But I also think that a thriving indie dev culture, as the OP is calling for (or rather, chastising MS for thwarting) can do the same thing: it can give a platform exclusive titles (games, but the same could be said of non-game apps) at least for a while, just because small indie devs can often only target one platform, at least until their indie title is a hit bringing in the cash to target other platforms.
(Had a little bit more but will have to leave it there as my laptop's reserve battery power warning is getting very insistent.)
I am just curious - where are you getting the console costs from? From what I know this information is highly sensitive and even most insiders don't have an access.
Also, what scale do you use to compare costs? From the fact that you call Kinect (sold ~18M ) "one of the most popular consumer electronic devices in history" and Move (sold ~15M) "has not taken off" it appears that either you are using some kind of highly non-linear measure or are better informed than almost everybody else.
The figures for the PS3 are well known. And the Wii/Wii-U's profitability per unit is also well known and publicly admitted. With any console you can generally just look at the parts list and compare costs to retail.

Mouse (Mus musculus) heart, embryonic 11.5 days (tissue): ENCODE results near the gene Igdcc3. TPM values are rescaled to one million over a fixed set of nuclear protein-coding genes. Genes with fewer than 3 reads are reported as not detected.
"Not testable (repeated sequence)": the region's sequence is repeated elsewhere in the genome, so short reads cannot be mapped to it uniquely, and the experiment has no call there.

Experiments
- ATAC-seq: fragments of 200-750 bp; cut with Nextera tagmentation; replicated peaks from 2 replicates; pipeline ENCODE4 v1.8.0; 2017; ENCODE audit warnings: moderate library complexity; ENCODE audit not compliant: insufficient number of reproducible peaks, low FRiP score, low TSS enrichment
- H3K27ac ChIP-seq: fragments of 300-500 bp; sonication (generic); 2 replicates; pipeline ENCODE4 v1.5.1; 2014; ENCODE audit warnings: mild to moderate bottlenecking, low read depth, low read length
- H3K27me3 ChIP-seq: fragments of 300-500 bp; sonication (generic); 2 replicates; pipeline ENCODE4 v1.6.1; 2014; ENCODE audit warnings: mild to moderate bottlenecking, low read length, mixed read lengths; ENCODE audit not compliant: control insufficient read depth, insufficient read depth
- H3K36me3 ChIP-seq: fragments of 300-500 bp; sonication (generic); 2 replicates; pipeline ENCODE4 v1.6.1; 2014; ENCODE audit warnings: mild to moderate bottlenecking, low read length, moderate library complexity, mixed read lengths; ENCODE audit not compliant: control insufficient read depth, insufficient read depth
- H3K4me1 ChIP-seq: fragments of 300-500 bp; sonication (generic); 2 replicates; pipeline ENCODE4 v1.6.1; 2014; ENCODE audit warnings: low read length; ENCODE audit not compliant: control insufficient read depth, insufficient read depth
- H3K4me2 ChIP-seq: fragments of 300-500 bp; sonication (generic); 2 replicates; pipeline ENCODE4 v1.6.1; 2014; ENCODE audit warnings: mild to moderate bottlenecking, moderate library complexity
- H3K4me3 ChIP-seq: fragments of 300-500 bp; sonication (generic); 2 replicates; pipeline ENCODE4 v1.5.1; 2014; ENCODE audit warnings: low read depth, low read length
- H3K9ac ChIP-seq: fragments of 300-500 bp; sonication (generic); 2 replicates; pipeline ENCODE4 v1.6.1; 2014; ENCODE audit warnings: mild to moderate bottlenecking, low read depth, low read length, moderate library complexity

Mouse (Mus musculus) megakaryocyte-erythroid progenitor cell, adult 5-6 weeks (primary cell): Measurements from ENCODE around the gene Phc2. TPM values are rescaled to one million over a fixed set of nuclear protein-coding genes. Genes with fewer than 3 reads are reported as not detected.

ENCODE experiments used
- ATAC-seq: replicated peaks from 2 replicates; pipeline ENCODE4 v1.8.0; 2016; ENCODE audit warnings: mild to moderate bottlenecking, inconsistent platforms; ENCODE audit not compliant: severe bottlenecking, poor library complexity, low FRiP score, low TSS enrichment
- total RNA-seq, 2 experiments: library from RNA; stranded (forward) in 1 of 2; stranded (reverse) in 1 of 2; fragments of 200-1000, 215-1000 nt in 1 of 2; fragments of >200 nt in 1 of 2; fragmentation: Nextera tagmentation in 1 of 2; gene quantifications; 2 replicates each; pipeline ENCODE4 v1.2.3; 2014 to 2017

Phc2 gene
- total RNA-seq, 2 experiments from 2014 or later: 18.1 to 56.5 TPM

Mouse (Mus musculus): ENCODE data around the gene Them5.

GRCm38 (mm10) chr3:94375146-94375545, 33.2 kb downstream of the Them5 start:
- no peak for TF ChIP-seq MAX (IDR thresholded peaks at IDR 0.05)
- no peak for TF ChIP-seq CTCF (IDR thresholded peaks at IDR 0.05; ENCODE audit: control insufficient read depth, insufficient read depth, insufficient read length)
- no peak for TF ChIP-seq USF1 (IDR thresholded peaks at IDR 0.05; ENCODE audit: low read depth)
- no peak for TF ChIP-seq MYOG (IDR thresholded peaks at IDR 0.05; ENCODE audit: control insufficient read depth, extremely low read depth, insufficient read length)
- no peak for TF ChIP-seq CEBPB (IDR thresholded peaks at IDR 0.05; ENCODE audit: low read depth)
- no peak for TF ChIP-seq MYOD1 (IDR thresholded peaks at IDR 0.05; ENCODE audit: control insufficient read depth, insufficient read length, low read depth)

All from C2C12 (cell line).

You've got to pick parents with the right level of awareness for this. My Mum is the same, but my Dad calls his phone a Gameboy, and refers to all other non-TV electronic devices we own as "The Machine".
It's very interesting to take this spot-on assessment of the game console industry and compare it to the mobile phone industry.
Microsoft and Apple are dominating in very similar ways when it comes to gaming consoles (Microsoft) and mobile (Apple).
Yet Microsoft hasn't been able to replicate this winning strategy with its own phones. It seems to me that if one department at Micrsoft is "killing it", it would be Xbox. Yet that's the last thing anyone talks about.
If there's one division at Microsoft that's killing it, it would be server and tools, which at $5.2 billion (latest Q) in sales is nearly as big as the Windows division now (and within 4 to 8 quarters - as the Windows 8 bumper dies down - will probably surpass it).
The $20 billion / year in sales server and tools does, is three times the size of the XBox + Live group.
It isn't fair to compare server products with gaming ones, because server products are bought by people with big money, and the lock-in potential is much bigger. You need much more popular product, and you must be consistently good across versions.